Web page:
Another ongoing and timely theme during Adelaide Writers’ Week 2021, reflected through both non-fiction and fiction works, was that of the Aboriginal and First Nations experience, recognition and reconciliation. It was therefore wonderful to hear from Julie Janson (Benevolence), Nardi Simpson (Song of the Crocodile) and local author Karen Wyld (Where the Fruit Falls), whose fictional works intertwine family, Country and history and the ongoing legacy of Colonialism. This experience also forms the backdrop of the Stuart Rintoul’s biography of a giant among Indigenous leaders, Lowitja O’Donaghue. Rintoul states that right from the outset as he wrote Lowitja, that he wanted to show how her story isn’t just a personal story – it is also a story of the Aboriginal struggle.
A big feature of the 2021 Adelaide Writers’ Week was the focus on local authors, a not surprising factor given the success of Pip Williams (The Dictionary of Lost Words) – the winner of this year’s MUD literary prize, along with Katherine Tamika Arguile (The Things She Owned), Karen Wyld (Where the Fruit Falls), Rachael Mead (The Application of Pressure), Patrick Allington (Rise and Shine), Durkhanai Ayubi (Parwana), Danielle Clode (In Search of the Woman Who Sailed the World), and Royce Kurmelovs (Just Money: Misadventures in the Great Australian Debt Trap) among others. In a nod to the Zoom book launches of 2020, the West Stage was given over on Saturday evening for an in person re-launch for these writers. It was a great way to kick off what would be a continuing celebration of South Australian writing and creativity over the event’s six days. By the end of the festival you couldn’t help by note the current strong state of the South Australian literary scene.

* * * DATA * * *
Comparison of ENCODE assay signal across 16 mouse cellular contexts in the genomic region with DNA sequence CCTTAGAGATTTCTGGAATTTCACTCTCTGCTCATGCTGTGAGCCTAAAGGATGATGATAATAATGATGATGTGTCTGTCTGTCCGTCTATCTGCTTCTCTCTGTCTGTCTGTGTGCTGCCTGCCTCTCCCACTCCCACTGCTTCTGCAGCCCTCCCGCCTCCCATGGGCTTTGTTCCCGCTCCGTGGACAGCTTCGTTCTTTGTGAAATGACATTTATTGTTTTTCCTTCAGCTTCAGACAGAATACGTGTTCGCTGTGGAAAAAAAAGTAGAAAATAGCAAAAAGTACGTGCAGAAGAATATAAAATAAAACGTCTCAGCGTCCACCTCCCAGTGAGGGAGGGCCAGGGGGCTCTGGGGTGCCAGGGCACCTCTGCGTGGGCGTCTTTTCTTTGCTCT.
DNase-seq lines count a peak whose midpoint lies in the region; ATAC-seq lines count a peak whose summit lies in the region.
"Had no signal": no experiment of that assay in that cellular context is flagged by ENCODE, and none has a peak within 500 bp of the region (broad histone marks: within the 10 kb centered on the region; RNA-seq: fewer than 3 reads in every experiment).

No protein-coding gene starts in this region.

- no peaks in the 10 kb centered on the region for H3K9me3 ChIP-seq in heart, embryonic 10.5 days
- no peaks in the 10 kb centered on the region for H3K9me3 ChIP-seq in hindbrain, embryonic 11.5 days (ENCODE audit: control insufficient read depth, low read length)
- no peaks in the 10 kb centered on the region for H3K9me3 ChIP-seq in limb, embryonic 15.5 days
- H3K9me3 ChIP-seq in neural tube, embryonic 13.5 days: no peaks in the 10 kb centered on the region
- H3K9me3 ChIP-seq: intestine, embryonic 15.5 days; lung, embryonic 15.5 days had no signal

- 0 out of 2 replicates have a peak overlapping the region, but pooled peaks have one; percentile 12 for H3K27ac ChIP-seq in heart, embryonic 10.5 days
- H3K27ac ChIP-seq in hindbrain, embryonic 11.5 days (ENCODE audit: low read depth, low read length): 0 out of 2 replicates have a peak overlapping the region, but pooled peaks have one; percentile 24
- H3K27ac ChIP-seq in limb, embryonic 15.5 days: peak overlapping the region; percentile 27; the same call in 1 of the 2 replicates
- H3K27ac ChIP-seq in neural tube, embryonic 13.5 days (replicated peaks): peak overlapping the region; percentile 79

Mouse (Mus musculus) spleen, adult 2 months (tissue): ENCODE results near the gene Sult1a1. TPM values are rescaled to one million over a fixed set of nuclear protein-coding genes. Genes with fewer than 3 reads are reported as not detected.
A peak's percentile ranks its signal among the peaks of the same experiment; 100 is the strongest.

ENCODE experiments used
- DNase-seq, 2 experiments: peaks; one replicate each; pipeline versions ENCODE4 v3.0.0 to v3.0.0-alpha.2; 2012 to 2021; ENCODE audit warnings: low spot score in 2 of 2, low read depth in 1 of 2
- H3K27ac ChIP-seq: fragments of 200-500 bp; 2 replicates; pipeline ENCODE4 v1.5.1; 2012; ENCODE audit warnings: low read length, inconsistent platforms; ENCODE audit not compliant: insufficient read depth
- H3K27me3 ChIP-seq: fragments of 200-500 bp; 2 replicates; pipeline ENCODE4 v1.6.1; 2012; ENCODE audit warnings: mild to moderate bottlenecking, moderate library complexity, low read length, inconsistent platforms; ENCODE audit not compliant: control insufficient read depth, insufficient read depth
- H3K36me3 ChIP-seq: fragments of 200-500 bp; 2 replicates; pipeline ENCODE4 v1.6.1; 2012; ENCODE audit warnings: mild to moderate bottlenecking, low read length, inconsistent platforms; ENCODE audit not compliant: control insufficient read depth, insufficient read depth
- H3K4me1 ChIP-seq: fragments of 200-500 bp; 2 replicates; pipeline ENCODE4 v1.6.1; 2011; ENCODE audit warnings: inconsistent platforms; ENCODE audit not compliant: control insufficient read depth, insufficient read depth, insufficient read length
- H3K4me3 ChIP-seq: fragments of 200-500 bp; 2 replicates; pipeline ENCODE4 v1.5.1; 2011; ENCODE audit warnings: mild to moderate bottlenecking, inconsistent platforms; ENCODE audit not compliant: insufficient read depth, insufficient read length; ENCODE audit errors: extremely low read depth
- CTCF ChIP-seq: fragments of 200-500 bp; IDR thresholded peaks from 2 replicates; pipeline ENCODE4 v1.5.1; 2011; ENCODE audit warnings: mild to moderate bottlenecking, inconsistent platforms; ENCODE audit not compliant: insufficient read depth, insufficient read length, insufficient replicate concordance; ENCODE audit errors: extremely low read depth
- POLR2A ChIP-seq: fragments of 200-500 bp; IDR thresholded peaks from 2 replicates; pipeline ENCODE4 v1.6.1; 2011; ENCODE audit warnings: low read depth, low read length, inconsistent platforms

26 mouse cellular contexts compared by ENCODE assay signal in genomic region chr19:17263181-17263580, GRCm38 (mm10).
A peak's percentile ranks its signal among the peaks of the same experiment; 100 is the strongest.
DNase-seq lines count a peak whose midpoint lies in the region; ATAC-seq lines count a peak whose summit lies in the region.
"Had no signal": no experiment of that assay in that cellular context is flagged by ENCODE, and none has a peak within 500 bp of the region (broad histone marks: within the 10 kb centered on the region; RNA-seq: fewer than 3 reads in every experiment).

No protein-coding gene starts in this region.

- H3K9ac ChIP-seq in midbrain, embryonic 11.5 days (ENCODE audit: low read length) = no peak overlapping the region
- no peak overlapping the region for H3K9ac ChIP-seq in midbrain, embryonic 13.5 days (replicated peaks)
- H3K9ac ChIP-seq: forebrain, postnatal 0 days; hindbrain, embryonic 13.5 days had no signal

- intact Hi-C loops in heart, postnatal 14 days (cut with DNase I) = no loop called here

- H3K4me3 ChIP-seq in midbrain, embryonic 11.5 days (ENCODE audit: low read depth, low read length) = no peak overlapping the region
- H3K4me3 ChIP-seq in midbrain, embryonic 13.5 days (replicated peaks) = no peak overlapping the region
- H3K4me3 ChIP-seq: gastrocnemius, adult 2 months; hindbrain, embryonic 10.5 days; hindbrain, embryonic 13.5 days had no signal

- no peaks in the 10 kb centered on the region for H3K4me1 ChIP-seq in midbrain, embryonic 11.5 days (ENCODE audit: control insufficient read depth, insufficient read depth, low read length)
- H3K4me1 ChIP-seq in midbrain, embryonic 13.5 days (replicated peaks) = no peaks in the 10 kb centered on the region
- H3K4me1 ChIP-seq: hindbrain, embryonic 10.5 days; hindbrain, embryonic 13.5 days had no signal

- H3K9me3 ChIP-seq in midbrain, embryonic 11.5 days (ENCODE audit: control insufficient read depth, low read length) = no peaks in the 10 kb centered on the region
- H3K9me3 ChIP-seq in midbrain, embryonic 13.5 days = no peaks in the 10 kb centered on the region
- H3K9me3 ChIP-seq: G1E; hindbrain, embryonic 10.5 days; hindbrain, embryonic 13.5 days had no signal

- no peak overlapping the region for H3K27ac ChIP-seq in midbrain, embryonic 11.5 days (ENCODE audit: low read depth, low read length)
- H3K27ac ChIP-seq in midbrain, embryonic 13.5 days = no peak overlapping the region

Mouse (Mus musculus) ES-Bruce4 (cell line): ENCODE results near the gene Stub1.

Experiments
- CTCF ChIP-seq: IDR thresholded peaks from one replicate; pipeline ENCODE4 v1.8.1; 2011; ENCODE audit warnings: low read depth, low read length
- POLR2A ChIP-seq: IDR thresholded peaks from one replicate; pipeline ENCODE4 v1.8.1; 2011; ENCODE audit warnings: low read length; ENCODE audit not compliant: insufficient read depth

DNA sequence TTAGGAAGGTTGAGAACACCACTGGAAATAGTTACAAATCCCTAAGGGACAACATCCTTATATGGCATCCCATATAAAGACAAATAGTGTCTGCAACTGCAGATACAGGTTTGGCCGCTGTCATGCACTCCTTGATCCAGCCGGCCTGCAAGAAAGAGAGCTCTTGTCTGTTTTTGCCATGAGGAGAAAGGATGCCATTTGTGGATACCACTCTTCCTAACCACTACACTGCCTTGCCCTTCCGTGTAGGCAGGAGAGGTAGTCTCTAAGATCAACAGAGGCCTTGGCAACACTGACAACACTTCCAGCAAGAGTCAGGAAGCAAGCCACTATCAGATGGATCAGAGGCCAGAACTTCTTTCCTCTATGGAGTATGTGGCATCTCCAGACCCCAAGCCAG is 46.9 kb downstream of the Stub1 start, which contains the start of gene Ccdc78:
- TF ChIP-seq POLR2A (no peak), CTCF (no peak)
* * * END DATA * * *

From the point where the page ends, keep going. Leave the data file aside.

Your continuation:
This is only just a snapshot of the many highlights for me over festival’s six days. Other stand outs for me included Trent Dalton (All Our Shimmering Skies), Maggie O’Farrell (Hamnet), Julia Baird (Phosphorence), Kate Grenville (A Room Made of Leaves), Christina Lamb (Our Bodies, Their Battlefield), Debra Adelaide (The Innocent Reader: Reflections on Reading and Writing), Tegan Bennett Daylight (The Details: On Love, Death and Reading), Nguyễn Phan Quế Mai (The Mountains Sing), Colum McCann (Aperogon), Maaza Mengiste (The Shadow King), Andrew Kong (One Bright Moon), Anne Applebaum (Twilight of Democracy) and Natalie Hayes (Pandora’s Jar). Needless to say the bank balance was seriously challenged in the Book Tent.
Adelaide Writers’ Week is essentially all about the timelessness of story telling in its many guises, something we humans have been doing for millennia. As Karen Wyld reminded us: all the water we drink, see and which falls upon us is what dinosaurs swam in. It’s the same water. Water clearly illustrates the fluidity of time.